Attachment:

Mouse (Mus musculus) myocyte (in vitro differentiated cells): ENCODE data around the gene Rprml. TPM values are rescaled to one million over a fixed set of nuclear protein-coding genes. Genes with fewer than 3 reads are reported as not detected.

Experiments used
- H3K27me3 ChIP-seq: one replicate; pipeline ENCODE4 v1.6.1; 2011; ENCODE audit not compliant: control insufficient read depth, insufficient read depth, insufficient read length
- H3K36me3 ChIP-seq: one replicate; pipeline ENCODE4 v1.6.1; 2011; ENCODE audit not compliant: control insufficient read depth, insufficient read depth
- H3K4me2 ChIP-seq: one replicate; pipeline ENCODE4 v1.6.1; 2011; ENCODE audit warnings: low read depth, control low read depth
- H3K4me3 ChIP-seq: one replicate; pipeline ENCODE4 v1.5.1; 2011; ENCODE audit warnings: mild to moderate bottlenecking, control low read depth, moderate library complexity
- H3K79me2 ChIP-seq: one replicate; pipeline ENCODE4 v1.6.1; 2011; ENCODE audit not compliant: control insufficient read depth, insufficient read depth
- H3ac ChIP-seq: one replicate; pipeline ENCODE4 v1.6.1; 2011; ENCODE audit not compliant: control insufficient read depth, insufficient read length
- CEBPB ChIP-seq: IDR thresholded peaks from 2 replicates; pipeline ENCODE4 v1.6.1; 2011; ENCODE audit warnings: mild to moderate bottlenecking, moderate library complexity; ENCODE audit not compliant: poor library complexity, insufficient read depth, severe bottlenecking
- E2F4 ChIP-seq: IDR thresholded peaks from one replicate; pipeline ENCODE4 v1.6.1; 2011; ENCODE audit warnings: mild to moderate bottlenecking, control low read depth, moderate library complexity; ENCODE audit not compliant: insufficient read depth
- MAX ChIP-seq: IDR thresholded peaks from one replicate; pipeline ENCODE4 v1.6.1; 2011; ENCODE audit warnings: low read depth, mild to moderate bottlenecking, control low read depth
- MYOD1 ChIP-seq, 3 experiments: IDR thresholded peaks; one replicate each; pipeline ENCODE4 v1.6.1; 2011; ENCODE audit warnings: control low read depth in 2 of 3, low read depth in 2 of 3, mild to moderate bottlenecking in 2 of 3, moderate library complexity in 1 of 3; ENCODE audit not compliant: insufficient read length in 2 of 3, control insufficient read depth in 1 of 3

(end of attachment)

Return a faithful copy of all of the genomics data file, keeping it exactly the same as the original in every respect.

Mouse (Mus musculus) myocyte (in vitro differentiated cells): ENCODE data around the gene Rprml. TPM values are rescaled to one million over a fixed set of nuclear protein-coding genes. Genes with fewer than 3 reads are reported as not detected.

Experiments used
- H3K27me3 ChIP-seq: one replicate; pipeline ENCODE4 v1.6.1; 2011; ENCODE audit not compliant: control insufficient read depth, insufficient read depth, insufficient read length
- H3K36me3 ChIP-seq: one replicate; pipeline ENCODE4 v1.6.1; 2011; ENCODE audit not compliant: control insufficient read depth, insufficient read depth
- H3K4me2 ChIP-seq: one replicate; pipeline ENCODE4 v1.6.1; 2011; ENCODE audit warnings: low read depth, control low read depth
- H3K4me3 ChIP-seq: one replicate; pipeline ENCODE4 v1.5.1; 2011; ENCODE audit warnings: mild to moderate bottlenecking, control low read depth, moderate library complexity
- H3K79me2 ChIP-seq: one replicate; pipeline ENCODE4 v1.6.1; 2011; ENCODE audit not compliant: control insufficient read depth, insufficient read depth
- H3ac ChIP-seq: one replicate; pipeline ENCODE4 v1.6.1; 2011; ENCODE audit not compliant: control insufficient read depth, insufficient read length
- CEBPB ChIP-seq: IDR thresholded peaks from 2 replicates; pipeline ENCODE4 v1.6.1; 2011; ENCODE audit warnings: mild to moderate bottlenecking, moderate library complexity; ENCODE audit not compliant: poor library complexity, insufficient read depth, severe bottlenecking
- E2F4 ChIP-seq: IDR thresholded peaks from one replicate; pipeline ENCODE4 v1.6.1; 2011; ENCODE audit warnings: mild to moderate bottlenecking, control low read depth, moderate library complexity; ENCODE audit not compliant: insufficient read depth
- MAX ChIP-seq: IDR thresholded peaks from one replicate; pipeline ENCODE4 v1.6.1; 2011; ENCODE audit warnings: low read depth, mild to moderate bottlenecking, control low read depth
- MYOD1 ChIP-seq, 3 experiments: IDR thresholded peaks; one replicate each; pipeline ENCODE4 v1.6.1; 2011; ENCODE audit warnings: control low read depth in 2 of 3, low read depth in 2 of 3, mild to moderate bottlenecking in 2 of 3, moderate library complexity in 1 of 3; ENCODE audit not compliant: insufficient read length in 2 of 3, control insufficient read depth in 1 of 3